Watching their kids being herded down to the front seats, where they were roped off and had to crane their necks to see the screen, Isabel and Isobelle made the decision in 1961 to challenge the unspoken rules.
They marched up to the ticket box and demanded seats that had been reserved for whites only. Their action made the women and their families vulnerable to retribution at work and on the streets. But this local activism, which happened much earlier than the celebrated 1965 Freedom Ride led by Charles Perkins, later drew the attention of the university campaigners in north west NSW. As Isabel remembered it:
…I stood in front of the ticket office and I said: ‘I want you to come and fix this. Take these ropes off! What do you think we are? Our money is as good as anyone else’s and we want to sit where we want to sit’ … I was terrified when I stood up there … my poor little heart, I don’t know how it stayed in my chest, but it did. Even though I said it as calmly as I could, I was so sick within myself.
Isobelle joined Isabel and the pair stood their ground in front of the ticket seller.
And then he could see I was just going to stand there and keep standing there. Sometimes I think if he’d waited just a little bit longer, I’d have gone away. But then he said: ‘Oh, alright, you can sit anywhere then!’
Still frustrated by the poor health care and education offered to her people in the bush, Isabel brought her family to Sydney in the late 1960s, hoping to escape the suffocating racism of rural towns. She worked in the kitchen at Prince Alfred Hospital in Newtown while her partner, Aubrey Weatherall, worked in factories, but Sydney offered little relief from the racism.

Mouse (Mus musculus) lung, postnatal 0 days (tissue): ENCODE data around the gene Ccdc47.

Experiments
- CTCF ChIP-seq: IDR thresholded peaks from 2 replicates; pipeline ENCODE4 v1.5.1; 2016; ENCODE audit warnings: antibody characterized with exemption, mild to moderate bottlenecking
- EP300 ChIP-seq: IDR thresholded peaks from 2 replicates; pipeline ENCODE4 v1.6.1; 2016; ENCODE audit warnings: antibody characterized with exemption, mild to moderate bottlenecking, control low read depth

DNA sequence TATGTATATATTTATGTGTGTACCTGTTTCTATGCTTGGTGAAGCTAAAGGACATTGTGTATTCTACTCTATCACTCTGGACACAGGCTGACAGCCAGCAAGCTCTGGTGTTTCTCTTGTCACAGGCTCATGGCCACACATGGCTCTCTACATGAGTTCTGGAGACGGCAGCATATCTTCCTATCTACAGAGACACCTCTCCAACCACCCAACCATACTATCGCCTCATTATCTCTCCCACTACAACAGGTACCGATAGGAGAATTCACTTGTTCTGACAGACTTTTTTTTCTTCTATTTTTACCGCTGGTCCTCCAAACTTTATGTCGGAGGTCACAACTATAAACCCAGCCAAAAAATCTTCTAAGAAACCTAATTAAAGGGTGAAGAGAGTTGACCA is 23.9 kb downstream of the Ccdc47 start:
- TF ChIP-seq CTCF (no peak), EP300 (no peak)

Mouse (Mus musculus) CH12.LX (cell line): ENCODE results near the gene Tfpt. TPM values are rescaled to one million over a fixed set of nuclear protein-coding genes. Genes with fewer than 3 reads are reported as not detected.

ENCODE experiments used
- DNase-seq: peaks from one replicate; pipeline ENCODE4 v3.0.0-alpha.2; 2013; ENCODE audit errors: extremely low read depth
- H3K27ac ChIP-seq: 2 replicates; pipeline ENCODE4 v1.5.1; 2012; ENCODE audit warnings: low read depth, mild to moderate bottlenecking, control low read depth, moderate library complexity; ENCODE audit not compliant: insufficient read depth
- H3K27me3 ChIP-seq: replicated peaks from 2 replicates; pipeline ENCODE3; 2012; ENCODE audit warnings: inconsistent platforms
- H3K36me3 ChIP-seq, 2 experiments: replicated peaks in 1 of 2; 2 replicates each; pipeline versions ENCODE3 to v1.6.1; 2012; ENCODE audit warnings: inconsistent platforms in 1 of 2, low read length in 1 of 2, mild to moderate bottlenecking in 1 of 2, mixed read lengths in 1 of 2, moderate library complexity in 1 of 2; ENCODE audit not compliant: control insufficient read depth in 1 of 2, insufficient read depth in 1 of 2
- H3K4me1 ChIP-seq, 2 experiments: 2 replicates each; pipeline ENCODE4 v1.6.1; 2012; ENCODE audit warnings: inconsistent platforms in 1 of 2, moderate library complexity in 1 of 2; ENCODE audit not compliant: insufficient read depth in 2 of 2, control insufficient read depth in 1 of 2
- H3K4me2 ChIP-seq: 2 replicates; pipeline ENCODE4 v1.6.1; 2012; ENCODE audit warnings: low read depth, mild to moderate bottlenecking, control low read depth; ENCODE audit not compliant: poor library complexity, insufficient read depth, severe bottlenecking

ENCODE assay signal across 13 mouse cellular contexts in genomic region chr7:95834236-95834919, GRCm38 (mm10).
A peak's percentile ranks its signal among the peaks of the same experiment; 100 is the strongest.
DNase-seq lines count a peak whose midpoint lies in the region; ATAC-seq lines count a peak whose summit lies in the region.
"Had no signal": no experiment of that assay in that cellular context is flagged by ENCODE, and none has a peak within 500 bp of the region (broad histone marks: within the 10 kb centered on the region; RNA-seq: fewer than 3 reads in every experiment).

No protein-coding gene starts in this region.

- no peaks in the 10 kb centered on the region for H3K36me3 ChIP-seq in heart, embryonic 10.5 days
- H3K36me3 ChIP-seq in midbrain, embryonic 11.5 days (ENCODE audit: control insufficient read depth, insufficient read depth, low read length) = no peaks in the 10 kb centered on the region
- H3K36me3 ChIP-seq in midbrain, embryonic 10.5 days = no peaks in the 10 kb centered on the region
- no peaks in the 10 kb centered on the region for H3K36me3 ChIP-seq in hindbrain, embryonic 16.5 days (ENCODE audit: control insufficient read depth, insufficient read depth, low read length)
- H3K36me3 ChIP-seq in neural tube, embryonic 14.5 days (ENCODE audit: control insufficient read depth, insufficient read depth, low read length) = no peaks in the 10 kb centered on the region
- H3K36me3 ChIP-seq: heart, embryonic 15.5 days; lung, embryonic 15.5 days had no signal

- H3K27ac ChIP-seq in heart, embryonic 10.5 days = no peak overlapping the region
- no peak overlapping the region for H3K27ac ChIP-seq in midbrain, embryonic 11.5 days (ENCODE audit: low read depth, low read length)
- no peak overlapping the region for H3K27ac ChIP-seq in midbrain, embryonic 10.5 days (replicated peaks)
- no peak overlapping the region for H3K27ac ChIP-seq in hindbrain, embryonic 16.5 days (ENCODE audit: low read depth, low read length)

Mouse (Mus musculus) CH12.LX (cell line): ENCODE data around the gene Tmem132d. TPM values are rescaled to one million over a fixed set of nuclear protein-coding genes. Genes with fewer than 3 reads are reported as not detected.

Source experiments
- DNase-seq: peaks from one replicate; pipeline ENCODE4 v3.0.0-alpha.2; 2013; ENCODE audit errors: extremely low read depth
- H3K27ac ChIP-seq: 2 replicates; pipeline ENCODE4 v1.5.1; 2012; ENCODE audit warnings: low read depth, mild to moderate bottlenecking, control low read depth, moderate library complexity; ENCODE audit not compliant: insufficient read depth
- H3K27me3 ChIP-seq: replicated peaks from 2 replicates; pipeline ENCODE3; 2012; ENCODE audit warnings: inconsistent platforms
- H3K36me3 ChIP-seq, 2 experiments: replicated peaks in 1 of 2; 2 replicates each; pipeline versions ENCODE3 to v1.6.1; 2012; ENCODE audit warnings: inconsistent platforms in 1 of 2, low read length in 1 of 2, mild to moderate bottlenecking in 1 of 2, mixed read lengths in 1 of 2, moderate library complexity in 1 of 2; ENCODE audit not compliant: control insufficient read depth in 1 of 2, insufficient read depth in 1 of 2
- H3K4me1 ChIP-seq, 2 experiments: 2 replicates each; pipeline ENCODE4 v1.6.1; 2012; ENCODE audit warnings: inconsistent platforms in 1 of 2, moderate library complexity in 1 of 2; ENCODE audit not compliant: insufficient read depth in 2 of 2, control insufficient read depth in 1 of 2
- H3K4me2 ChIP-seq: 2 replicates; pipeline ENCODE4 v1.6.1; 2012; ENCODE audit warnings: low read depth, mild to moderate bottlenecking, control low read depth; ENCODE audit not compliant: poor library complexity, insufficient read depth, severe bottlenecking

What Isabel did find were allies. She got to know Aboriginal people from other places, with similar stories. And she met the city students and activists who were eager to learn about conditions in rural areas and to put their shiny new credentials as lawyers, archaeologists and doctors into effecting social change.
With these people, Isabel fostered strategies that could be put to work in rural areas to support and strengthen Aboriginal communities. And with some, Isabel built warm friendships of trust and confidence which lasted all her life. She had hoped to gain a better education for her children, but in the end, they felt that it had been Isabel who had learned the most from their time in Sydney.
Campaigning for a place of peace
By the time Isabel returned to Collarenebri, she had become a skilled and careful negotiator. After campaigning for Land Rights, she took up a job with Mangankali, the Aboriginal Housing company she helped found.
She was trying to achieve concrete outcomes – better housing, more equitable distribution of resources – but always had a recognition of the importance of the broader, symbolic issues. So, she paid a great deal of attention to the Aboriginal cemetery, in which many of the community had buried their loved ones, old and young.
The town cemetery was segregated – but the Aboriginal community had turned this into a strength, recording their family stories and carefully decorating, washing and caring for the graves in their cemetery over the years.
Many people, like Isabel, saw this tiny pocket of land as symbolic not only of community but of all the land they had lost. But the road to this cemetery was unreliable in wet weather, deepening the pain of loss when burials had to be delayed.
In one of the many extraordinary achievements of her life, Isabel developed a consensus among all the Collarenebri families that they would refuse government funding for any other project until it was available to upgrade this road. With so many families impoverished and suspicious of all government actions, it was terribly hard for Aboriginal people to refuse funds.